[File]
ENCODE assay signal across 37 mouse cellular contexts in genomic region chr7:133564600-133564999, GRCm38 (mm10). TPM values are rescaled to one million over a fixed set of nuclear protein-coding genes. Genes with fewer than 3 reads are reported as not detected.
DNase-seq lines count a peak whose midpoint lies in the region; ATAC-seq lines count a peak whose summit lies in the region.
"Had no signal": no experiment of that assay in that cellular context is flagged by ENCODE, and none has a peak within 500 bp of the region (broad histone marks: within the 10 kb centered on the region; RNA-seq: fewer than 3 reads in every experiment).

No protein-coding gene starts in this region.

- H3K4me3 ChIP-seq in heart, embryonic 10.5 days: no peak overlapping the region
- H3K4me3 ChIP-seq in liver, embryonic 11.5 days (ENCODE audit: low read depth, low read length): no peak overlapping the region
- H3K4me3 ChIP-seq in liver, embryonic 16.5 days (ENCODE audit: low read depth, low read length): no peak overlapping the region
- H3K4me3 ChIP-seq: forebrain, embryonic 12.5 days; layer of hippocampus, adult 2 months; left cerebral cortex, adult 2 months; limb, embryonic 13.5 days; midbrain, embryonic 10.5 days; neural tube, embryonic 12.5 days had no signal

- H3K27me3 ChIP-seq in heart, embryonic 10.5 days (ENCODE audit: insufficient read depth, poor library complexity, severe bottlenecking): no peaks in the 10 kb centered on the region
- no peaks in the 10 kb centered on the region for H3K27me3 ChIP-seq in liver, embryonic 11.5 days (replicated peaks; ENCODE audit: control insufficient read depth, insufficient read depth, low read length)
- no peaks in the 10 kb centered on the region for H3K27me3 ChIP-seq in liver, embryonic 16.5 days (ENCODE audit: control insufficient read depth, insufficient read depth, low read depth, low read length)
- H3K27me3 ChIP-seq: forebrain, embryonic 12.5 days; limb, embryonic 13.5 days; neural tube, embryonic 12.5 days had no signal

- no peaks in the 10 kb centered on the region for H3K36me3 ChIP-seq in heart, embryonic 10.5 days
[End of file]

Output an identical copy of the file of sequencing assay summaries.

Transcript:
ENCODE assay signal across 37 mouse cellular contexts in genomic region chr7:133564600-133564999, GRCm38 (mm10). TPM values are rescaled to one million over a fixed set of nuclear protein-coding genes. Genes with fewer than 3 reads are reported as not detected.
DNase-seq lines count a peak whose midpoint lies in the region; ATAC-seq lines count a peak whose summit lies in the region.
"Had no signal": no experiment of that assay in that cellular context is flagged by ENCODE, and none has a peak within 500 bp of the region (broad histone marks: within the 10 kb centered on the region; RNA-seq: fewer than 3 reads in every experiment).

No protein-coding gene starts in this region.

- H3K4me3 ChIP-seq in heart, embryonic 10.5 days: no peak overlapping the region
- H3K4me3 ChIP-seq in liver, embryonic 11.5 days (ENCODE audit: low read depth, low read length): no peak overlapping the region
- H3K4me3 ChIP-seq in liver, embryonic 16.5 days (ENCODE audit: low read depth, low read length): no peak overlapping the region
- H3K4me3 ChIP-seq: forebrain, embryonic 12.5 days; layer of hippocampus, adult 2 months; left cerebral cortex, adult 2 months; limb, embryonic 13.5 days; midbrain, embryonic 10.5 days; neural tube, embryonic 12.5 days had no signal

- H3K27me3 ChIP-seq in heart, embryonic 10.5 days (ENCODE audit: insufficient read depth, poor library complexity, severe bottlenecking): no peaks in the 10 kb centered on the region
- no peaks in the 10 kb centered on the region for H3K27me3 ChIP-seq in liver, embryonic 11.5 days (replicated peaks; ENCODE audit: control insufficient read depth, insufficient read depth, low read length)
- no peaks in the 10 kb centered on the region for H3K27me3 ChIP-seq in liver, embryonic 16.5 days (ENCODE audit: control insufficient read depth, insufficient read depth, low read depth, low read length)
- H3K27me3 ChIP-seq: forebrain, embryonic 12.5 days; limb, embryonic 13.5 days; neural tube, embryonic 12.5 days had no signal

- no peaks in the 10 kb centered on the region for H3K36me3 ChIP-seq in heart, embryonic 10.5 days